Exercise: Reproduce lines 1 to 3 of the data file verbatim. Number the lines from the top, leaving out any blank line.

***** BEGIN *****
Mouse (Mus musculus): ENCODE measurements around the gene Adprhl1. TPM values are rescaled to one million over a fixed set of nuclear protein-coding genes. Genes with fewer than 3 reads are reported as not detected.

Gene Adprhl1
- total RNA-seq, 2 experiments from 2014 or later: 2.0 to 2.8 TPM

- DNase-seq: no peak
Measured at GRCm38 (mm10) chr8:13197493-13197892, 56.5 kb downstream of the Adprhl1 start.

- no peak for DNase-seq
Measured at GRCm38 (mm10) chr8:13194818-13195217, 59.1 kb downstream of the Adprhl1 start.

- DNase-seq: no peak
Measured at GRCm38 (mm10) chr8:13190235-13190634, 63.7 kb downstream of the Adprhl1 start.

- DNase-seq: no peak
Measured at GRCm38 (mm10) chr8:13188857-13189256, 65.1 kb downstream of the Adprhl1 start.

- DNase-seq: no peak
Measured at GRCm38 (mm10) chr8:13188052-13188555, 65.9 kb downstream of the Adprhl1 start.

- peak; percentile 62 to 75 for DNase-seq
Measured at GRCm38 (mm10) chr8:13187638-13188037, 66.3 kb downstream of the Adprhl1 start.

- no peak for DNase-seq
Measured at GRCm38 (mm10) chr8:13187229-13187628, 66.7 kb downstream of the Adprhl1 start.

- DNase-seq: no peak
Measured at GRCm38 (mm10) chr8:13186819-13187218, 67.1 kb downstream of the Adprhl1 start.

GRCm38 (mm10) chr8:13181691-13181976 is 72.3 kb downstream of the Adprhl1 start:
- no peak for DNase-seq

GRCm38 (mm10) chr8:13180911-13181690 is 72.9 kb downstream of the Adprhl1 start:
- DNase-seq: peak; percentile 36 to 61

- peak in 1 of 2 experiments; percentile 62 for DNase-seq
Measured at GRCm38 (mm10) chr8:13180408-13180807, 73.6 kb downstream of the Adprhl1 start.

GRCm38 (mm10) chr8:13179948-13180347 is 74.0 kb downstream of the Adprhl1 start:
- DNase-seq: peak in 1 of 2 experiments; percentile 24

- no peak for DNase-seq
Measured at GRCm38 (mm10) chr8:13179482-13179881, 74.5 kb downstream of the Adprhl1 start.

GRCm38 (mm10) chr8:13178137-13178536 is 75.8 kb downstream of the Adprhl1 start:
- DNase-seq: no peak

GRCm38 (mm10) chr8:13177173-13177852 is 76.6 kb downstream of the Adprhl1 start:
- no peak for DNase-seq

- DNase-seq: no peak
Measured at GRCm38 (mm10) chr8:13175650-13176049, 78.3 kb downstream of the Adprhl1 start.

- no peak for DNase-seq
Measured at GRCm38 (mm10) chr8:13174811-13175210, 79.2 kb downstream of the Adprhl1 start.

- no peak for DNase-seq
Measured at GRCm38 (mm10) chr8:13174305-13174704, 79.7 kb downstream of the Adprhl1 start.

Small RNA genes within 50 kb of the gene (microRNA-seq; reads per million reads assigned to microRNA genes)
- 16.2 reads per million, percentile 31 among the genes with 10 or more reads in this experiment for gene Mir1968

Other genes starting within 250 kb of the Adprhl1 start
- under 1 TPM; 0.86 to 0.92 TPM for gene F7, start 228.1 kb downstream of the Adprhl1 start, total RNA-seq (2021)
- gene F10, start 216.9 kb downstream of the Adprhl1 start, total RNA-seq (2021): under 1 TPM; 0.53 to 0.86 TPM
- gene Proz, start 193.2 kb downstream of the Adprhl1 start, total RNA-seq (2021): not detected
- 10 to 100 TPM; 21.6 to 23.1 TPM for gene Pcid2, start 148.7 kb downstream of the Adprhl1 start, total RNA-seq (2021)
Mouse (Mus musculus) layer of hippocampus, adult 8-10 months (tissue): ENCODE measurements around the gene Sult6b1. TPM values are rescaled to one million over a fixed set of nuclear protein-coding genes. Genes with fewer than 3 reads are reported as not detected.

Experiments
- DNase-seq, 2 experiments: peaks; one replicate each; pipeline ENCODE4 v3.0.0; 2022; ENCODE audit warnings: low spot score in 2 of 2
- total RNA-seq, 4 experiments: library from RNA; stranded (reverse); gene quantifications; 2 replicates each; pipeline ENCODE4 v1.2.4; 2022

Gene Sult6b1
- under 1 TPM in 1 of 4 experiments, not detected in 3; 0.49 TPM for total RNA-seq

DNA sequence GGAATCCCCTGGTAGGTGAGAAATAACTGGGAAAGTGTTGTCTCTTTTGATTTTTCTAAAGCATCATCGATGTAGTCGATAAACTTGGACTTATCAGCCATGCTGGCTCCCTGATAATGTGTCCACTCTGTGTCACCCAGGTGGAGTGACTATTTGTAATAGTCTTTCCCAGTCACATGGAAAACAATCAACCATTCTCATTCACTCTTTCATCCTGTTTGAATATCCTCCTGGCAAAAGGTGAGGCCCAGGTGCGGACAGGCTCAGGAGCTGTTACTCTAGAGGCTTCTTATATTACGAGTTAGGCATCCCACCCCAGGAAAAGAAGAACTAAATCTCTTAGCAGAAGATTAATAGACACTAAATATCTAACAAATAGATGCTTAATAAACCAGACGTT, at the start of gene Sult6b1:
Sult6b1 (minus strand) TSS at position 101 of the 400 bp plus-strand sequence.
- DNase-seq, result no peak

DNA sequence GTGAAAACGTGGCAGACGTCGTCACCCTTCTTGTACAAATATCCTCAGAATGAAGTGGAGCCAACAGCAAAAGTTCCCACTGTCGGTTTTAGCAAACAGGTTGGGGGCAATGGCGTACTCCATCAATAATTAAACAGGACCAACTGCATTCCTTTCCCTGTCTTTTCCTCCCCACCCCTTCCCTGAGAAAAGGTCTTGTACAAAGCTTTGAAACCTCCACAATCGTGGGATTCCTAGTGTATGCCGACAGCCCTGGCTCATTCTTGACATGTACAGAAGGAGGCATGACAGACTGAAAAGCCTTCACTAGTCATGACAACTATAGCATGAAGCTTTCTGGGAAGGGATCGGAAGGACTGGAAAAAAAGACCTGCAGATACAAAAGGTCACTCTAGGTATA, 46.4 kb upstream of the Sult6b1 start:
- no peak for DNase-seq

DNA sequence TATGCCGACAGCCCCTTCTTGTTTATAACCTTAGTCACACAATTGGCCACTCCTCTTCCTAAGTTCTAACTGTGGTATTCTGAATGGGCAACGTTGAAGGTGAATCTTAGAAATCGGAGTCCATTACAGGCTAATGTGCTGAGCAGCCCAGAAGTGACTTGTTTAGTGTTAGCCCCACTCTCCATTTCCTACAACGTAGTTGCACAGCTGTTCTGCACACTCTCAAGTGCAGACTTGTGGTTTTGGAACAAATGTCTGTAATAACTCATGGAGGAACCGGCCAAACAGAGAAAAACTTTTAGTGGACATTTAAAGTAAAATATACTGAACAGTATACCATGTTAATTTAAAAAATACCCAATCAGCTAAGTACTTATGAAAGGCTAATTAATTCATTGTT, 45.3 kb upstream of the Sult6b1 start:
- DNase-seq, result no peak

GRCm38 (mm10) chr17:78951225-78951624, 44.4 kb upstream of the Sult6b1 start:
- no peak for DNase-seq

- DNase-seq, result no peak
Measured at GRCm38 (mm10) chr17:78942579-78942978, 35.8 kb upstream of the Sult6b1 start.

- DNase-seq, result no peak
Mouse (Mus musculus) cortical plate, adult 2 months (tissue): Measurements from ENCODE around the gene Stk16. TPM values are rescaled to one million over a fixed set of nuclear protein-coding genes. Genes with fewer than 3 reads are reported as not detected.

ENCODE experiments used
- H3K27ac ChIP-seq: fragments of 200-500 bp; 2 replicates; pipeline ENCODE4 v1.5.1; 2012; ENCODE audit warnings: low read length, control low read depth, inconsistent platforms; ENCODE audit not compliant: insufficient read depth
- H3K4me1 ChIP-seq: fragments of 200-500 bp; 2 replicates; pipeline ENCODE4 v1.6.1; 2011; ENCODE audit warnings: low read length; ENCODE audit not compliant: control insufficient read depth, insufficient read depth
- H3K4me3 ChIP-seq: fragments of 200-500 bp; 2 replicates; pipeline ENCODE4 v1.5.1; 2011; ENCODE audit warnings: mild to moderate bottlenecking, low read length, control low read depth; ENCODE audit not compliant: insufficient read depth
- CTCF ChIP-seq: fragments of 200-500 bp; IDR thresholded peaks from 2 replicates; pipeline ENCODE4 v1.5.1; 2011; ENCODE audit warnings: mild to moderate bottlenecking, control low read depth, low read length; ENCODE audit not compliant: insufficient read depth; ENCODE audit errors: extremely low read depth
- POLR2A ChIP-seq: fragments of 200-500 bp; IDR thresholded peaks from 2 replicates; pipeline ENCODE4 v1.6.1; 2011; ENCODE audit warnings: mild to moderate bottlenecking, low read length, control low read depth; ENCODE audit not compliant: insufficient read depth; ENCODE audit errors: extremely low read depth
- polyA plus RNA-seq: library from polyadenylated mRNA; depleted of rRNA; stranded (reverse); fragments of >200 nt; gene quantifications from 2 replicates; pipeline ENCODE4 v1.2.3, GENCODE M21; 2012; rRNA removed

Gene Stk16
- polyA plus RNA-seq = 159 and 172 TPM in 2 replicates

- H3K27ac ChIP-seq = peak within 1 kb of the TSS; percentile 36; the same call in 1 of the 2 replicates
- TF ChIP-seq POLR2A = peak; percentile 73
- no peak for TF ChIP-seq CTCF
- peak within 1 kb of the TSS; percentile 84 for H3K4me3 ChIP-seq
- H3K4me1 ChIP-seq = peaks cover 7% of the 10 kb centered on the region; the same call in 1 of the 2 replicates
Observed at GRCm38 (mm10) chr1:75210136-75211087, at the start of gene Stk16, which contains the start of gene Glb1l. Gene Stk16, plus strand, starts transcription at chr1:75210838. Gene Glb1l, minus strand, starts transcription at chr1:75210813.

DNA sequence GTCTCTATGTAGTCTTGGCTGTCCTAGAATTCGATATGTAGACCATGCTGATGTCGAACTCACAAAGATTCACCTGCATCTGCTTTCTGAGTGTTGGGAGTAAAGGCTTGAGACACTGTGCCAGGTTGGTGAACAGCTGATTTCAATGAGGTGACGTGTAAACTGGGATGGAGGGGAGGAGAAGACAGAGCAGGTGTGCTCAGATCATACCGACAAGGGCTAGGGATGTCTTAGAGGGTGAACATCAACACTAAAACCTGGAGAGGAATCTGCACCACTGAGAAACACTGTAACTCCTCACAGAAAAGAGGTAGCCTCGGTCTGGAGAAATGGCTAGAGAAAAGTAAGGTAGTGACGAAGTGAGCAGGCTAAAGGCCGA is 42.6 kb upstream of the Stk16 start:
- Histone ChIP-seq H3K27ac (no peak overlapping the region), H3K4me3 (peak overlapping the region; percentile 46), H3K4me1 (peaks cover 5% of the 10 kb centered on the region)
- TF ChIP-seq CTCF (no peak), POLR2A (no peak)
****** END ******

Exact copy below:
Mouse (Mus musculus): ENCODE measurements around the gene Adprhl1. TPM values are rescaled to one million over a fixed set of nuclear protein-coding genes. Genes with fewer than 3 reads are reported as not detected.

Gene Adprhl1
- total RNA-seq, 2 experiments from 2014 or later: 2.0 to 2.8 TPM